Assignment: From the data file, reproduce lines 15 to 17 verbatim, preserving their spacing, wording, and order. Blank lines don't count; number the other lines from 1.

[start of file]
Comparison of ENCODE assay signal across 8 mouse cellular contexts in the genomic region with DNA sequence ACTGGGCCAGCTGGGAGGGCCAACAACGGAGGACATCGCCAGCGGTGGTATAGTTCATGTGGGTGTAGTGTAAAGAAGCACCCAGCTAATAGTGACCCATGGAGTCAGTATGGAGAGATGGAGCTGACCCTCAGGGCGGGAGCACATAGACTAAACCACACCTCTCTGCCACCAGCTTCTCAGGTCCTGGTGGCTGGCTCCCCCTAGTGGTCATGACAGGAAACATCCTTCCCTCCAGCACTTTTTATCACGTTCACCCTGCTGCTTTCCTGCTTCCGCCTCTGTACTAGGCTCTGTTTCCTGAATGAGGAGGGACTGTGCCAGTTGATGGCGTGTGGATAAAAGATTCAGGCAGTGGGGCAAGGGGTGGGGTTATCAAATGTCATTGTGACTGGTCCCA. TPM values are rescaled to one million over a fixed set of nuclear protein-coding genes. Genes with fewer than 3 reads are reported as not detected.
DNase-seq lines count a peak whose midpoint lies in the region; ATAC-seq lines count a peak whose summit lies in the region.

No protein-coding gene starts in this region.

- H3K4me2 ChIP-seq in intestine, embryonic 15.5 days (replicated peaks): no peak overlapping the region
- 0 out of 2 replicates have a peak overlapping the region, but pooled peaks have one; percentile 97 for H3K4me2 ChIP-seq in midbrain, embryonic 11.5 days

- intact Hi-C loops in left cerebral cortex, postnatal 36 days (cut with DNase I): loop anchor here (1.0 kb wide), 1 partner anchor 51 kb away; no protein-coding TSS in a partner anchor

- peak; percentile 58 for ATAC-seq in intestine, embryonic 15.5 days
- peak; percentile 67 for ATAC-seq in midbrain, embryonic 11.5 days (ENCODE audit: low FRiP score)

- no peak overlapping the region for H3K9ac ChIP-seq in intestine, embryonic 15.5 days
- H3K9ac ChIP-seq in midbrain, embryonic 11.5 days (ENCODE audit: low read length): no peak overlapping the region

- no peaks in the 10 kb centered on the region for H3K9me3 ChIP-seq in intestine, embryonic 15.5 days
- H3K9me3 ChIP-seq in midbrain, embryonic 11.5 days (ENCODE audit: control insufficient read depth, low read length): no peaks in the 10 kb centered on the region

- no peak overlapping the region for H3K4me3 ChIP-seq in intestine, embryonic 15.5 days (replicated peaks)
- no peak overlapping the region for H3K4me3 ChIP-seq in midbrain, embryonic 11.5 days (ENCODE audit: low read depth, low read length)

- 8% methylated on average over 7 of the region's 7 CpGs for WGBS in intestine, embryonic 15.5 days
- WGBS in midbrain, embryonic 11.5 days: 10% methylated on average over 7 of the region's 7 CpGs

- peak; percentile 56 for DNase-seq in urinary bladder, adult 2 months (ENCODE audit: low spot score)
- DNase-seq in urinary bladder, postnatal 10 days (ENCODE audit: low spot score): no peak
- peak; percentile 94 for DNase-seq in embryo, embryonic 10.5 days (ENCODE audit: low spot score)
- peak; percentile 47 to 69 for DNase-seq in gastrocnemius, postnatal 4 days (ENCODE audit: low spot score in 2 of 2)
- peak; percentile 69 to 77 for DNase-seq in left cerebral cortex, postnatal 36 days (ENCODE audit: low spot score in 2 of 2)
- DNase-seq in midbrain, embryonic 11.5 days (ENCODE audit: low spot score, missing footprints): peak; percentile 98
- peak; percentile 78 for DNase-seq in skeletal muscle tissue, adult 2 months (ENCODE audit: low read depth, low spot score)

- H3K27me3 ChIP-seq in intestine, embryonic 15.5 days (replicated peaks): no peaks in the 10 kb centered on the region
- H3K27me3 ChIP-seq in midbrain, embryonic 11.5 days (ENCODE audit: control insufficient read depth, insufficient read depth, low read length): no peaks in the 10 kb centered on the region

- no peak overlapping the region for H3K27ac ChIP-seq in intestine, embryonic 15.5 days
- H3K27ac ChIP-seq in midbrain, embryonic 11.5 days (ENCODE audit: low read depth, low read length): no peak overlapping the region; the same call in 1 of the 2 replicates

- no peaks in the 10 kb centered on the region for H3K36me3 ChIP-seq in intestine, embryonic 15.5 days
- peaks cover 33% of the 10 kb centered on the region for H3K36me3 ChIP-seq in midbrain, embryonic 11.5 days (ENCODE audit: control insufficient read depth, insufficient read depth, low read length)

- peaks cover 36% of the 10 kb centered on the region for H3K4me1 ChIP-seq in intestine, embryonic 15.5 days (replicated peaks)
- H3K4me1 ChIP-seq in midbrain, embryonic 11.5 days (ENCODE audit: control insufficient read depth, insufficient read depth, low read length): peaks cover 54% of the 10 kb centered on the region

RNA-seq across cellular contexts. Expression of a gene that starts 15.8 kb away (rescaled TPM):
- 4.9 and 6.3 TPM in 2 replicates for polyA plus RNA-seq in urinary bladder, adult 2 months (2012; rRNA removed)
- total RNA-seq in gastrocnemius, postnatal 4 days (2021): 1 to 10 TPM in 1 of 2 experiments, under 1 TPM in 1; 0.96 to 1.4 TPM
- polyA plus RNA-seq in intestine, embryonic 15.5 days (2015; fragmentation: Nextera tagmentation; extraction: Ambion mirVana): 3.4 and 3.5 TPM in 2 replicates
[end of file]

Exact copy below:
- 8% methylated on average over 7 of the region's 7 CpGs for WGBS in intestine, embryonic 15.5 days
- WGBS in midbrain, embryonic 11.5 days: 10% methylated on average over 7 of the region's 7 CpGs

- peak; percentile 56 for DNase-seq in urinary bladder, adult 2 months (ENCODE audit: low spot score)